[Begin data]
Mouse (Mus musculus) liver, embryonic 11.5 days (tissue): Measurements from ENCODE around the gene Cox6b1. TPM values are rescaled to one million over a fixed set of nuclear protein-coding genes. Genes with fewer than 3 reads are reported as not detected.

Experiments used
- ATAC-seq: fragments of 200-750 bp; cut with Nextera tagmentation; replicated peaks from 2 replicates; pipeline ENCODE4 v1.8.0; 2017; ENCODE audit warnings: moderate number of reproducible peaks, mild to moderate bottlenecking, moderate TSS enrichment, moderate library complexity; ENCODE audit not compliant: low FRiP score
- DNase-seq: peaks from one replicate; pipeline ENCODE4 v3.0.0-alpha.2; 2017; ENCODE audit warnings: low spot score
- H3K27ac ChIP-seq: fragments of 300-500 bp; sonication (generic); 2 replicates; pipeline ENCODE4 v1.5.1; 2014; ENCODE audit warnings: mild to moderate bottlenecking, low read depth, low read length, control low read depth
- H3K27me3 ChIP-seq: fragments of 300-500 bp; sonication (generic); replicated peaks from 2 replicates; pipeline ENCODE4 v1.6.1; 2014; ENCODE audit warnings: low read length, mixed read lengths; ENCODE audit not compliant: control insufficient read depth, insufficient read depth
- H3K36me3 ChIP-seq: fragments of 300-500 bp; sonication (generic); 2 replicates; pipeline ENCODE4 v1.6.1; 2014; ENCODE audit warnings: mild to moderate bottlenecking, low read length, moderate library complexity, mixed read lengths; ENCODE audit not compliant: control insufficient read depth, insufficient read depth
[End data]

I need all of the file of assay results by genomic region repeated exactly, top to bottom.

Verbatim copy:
Mouse (Mus musculus) liver, embryonic 11.5 days (tissue): Measurements from ENCODE around the gene Cox6b1. TPM values are rescaled to one million over a fixed set of nuclear protein-coding genes. Genes with fewer than 3 reads are reported as not detected.

Experiments used
- ATAC-seq: fragments of 200-750 bp; cut with Nextera tagmentation; replicated peaks from 2 replicates; pipeline ENCODE4 v1.8.0; 2017; ENCODE audit warnings: moderate number of reproducible peaks, mild to moderate bottlenecking, moderate TSS enrichment, moderate library complexity; ENCODE audit not compliant: low FRiP score
- DNase-seq: peaks from one replicate; pipeline ENCODE4 v3.0.0-alpha.2; 2017; ENCODE audit warnings: low spot score
- H3K27ac ChIP-seq: fragments of 300-500 bp; sonication (generic); 2 replicates; pipeline ENCODE4 v1.5.1; 2014; ENCODE audit warnings: mild to moderate bottlenecking, low read depth, low read length, control low read depth
- H3K27me3 ChIP-seq: fragments of 300-500 bp; sonication (generic); replicated peaks from 2 replicates; pipeline ENCODE4 v1.6.1; 2014; ENCODE audit warnings: low read length, mixed read lengths; ENCODE audit not compliant: control insufficient read depth, insufficient read depth
- H3K36me3 ChIP-seq: fragments of 300-500 bp; sonication (generic); 2 replicates; pipeline ENCODE4 v1.6.1; 2014; ENCODE audit warnings: mild to moderate bottlenecking, low read length, moderate library complexity, mixed read lengths; ENCODE audit not compliant: control insufficient read depth, insufficient read depth